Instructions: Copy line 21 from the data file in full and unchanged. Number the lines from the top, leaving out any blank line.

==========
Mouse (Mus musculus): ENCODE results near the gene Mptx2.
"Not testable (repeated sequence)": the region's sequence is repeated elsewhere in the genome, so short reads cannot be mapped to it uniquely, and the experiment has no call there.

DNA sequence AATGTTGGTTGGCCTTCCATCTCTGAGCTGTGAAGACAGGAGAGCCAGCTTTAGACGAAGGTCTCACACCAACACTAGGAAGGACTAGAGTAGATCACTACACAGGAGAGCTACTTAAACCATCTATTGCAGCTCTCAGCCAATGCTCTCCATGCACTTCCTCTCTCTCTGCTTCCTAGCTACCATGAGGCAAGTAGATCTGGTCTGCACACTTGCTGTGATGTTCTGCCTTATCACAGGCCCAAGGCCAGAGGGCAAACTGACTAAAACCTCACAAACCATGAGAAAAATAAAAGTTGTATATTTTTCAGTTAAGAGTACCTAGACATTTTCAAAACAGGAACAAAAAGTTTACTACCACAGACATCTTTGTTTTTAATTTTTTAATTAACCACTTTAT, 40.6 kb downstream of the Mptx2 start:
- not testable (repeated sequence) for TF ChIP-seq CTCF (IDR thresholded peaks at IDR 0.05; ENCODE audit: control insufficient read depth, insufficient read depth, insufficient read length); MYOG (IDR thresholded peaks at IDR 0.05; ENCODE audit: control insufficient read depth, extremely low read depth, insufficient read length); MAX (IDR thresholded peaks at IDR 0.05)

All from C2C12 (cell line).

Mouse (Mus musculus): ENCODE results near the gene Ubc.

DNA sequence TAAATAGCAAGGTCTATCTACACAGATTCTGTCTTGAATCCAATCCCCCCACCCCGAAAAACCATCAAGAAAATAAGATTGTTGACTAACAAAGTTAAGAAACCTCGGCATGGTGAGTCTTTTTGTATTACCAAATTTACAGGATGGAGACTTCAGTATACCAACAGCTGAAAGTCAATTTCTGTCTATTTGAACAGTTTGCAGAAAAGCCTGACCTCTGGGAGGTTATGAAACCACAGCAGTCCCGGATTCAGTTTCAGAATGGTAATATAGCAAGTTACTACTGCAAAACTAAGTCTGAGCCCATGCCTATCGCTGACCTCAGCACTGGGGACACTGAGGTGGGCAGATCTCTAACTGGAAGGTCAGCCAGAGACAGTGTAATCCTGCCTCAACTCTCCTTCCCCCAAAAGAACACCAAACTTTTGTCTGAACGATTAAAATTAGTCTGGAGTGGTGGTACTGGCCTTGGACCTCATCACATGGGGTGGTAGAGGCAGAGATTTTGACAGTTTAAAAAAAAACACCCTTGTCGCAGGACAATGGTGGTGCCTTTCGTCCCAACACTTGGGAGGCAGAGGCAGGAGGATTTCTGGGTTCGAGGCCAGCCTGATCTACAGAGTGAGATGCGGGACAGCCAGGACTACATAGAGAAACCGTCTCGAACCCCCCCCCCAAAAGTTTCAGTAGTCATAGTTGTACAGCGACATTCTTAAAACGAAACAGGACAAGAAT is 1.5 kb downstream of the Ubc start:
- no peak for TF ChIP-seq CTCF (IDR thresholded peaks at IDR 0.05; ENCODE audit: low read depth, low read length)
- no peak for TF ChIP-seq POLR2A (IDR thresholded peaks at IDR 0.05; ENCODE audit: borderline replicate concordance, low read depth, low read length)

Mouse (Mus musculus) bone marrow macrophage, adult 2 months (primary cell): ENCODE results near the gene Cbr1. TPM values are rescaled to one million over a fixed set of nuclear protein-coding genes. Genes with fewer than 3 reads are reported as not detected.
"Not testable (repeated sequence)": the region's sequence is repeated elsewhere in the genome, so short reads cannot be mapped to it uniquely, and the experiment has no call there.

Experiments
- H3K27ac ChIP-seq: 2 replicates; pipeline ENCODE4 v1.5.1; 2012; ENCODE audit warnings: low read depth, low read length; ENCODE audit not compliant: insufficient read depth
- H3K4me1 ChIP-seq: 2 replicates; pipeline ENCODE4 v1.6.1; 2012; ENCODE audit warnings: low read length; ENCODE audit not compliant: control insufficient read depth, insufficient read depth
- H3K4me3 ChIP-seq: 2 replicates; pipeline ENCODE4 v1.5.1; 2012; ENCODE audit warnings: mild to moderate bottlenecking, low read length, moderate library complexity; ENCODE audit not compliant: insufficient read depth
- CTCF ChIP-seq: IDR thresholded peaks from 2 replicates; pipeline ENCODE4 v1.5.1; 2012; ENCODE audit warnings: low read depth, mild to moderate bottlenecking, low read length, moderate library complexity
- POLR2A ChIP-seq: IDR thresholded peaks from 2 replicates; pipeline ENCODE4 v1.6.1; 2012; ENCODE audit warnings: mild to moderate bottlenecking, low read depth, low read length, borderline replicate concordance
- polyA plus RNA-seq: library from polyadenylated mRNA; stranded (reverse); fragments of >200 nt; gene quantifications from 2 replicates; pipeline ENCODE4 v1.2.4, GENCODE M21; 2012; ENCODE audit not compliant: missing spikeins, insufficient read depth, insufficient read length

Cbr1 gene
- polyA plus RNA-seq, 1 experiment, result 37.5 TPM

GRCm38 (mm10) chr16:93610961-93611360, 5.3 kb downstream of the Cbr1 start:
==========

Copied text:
GRCm38 (mm10) chr16:93610961-93611360, 5.3 kb downstream of the Cbr1 start: